WillsCase Review: TA v the Public Guardian 2023

16 February 2024by Chris Rattigan-Smith

This article will cover an overview of the recent case of TA v the Public Guardian [2023] EWCOP 63 which concerns the exact duties of a certificate provider to a lasting power of attorney (LPA).

Background – Certificate Provider Duties

Under Schedule 1, paragraph 2(1)(e) Mental Capacity Act 2005, an LPA is only valid if it includes a certificate signed by a person (the certificate provider) confirming that in their opinion at the time the donor executes the LPA:

  • the donor understands the purpose of the LPA and the scope of the authority conferred under it,
  • no fraud or undue pressure is being used to induce the donor to create the LPA, and
  • there is nothing else which would prevent a lasting power of attorney from being created.

The Case

The donor (KA) originally made an LPA in 2019 appointing all three of her children as attorneys for property and finance. This LPA was revoked in 2020 and the donor created new LPAs for finance and for health in early 2021 appointing her daughter, TA, as sole attorney. The certificate provider of the new LPAs was the donor’s former mother-in-law X.

In September 2021, the donor’s son KA sought to revoke the new LPAs and create new LPAs appointing all three children but the donor was then assessed to not have capacity to create new LPAs.

The OPG investigated the creation of the 2021 LPAs and questioned X on her role as certificate provider, parts of X’s response is included in the judgment below.

Regarding discussions I had with her about the LPAs, I just asked her if she was happy about it, and she was. I spoke to her about it on the phone, and I expect her partner was in the room with her during the conversation. I do not feel [KA] was under any pressure to make the LPAs as she sounded cheerful and was in good spirits. She sounded like her normal, usual self. [KA] did not express any particular wishes to me about who she wanted to be her attorneys. She did not express any wishes about how her attorneys should act. [KA]’s daughter [TA] has always been a wonderful, caring daughter to her mum They have always had a loving, close relationship. Sue has always acted in her mum’s best interests. I find it shocking that [TA]’s care for her mum is being questioned, as she has only ever been an amazing daughter to [KA].

Following its investigation, the OPG issued an application to cancel the LPAs on the basis that they were invalid.

In the first instance, the judge concluded that there are aspects of the MCA which gives clear guidance on what is expected of a certificate provider and stated that the certificate provider id required to provide an opinion that the requirements of Schedule 1, paragraph 2(1)(e) have been satisfied and not to just simply witness a signature. There was little evidence that the requirements to create an LPA had been met and is limited to simply asking and answering “are you happy with the LPA”?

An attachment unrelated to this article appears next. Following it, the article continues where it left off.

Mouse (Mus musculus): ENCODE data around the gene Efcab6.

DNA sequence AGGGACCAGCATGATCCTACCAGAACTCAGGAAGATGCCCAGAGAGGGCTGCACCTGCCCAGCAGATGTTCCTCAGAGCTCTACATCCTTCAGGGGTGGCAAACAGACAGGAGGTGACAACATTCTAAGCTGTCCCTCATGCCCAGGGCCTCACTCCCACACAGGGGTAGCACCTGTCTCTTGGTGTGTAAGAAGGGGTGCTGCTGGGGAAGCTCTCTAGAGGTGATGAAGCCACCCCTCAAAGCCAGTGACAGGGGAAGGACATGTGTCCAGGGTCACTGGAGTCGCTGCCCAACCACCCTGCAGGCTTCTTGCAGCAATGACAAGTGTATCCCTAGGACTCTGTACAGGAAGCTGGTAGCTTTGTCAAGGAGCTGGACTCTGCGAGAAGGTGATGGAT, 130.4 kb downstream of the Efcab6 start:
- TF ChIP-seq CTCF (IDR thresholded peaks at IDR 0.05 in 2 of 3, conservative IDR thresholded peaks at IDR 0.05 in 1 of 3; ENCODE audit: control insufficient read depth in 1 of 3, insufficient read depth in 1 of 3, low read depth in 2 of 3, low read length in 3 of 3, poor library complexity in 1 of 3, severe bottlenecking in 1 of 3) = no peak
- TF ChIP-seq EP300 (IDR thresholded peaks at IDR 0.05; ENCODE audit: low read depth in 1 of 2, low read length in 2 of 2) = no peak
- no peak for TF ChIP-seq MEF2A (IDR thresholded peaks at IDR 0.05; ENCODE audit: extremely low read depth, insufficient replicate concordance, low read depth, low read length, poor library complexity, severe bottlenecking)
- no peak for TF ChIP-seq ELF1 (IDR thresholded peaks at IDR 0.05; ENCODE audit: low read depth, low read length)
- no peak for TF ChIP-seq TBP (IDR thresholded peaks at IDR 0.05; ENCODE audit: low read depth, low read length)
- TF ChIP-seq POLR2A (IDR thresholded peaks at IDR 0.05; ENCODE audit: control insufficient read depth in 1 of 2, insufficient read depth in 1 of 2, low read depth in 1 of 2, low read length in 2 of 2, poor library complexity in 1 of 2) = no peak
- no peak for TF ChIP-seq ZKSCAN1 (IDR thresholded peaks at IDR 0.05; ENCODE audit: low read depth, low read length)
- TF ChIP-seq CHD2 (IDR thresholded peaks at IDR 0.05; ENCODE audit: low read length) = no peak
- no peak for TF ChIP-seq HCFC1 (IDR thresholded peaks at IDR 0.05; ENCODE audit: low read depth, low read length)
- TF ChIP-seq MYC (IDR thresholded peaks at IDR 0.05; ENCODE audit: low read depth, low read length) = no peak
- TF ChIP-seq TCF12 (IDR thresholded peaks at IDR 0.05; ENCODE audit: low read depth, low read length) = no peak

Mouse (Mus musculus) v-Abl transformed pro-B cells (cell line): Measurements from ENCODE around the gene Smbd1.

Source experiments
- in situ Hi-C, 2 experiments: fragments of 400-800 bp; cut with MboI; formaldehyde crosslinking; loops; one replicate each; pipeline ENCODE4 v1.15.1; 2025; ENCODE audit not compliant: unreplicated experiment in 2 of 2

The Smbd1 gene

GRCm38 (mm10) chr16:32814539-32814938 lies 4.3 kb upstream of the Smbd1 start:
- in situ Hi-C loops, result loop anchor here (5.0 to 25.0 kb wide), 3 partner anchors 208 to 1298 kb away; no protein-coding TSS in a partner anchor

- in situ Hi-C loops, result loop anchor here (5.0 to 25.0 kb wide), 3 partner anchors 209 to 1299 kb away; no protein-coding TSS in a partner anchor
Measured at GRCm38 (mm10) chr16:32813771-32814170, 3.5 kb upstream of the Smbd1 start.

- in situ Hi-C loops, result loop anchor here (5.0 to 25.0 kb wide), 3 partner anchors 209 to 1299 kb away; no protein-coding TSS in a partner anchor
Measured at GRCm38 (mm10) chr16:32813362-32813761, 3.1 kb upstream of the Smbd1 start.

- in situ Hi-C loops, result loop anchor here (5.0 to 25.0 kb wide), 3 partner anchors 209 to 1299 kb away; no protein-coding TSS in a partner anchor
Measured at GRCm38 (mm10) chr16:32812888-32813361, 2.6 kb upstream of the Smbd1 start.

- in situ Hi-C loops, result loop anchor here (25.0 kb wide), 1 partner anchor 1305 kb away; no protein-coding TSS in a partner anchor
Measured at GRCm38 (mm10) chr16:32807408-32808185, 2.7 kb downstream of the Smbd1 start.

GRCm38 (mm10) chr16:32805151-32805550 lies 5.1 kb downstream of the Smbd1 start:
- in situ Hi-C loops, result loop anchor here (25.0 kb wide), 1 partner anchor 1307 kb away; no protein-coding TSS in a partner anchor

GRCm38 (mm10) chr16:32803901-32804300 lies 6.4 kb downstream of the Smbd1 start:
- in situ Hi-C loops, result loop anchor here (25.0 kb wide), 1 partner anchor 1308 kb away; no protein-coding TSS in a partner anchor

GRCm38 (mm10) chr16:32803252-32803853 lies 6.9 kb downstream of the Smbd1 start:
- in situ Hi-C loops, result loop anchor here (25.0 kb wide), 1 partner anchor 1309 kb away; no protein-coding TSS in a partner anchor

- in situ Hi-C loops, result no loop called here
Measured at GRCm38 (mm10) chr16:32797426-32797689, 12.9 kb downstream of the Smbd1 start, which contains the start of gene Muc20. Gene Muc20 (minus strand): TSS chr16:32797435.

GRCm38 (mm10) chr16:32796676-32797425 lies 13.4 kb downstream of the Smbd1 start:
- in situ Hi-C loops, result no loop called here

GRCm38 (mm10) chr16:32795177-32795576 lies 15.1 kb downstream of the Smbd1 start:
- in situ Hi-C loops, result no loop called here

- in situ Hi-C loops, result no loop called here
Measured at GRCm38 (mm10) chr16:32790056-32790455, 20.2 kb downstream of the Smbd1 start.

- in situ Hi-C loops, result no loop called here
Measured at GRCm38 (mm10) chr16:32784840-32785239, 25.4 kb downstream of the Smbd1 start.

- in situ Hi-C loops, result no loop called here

TA appealed the first instance decision on the basis that paragraph 2(1)(e)’s only requirement was the provision of the certificate and does not state that the certificate provider has to provide an opinion.


The appeal was dismissed and held that the approach in the first instance was correct with the judge providing the following comments.

Paragraph 2(1)(e) requires the provision of the certificate, and requires that certificate to have particular content, in that the certificate provider has an opinion on the three specific matters. A valid certificate must therefore be based on an opinion of those matters.

The Court is entitled to check that the opinion has been formed. Simply providing a certificate on its own cannot be sufficient and the argument of TA that the Court can only look at the existence of a certificate was not accepted.

A certificate is an important part of the procedure to ensure that a valid LPA has been created. Paragraph 2(1)(e) does not merely concern whether the donor has capacity and also provides important safeguards for the donor and is an important part of the process of creating a valid LPA.


The case highlights the importance of following the correct procedure when creating an LPA. It reminds us of the importance of the role of certificate provider and that its role is not simply to provide a signature, but also act as an important safeguard. If a challenge to an LPA is made, the court will investigate to ensure that the certificate provider complied with all of their duties. In the event that they have not, the LPA will be invalid.

If you are acting as a certificate provider, you should ensure that you ask questions to ensure that you form an opinion on the three matters of paragraph 2(1)(e) and keep detailed attendance notes on questions you have asked, answers provided and why this provided you with the opinion that the matters of paragraph 2(1)(e) have been satisfied. If a non-professional is acting as certificate provider, advice should also be provided to them to assist them in completing their duties.

WillPack will provide a form to our partners in due course to assist with this.



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Chris Rattigan-Smith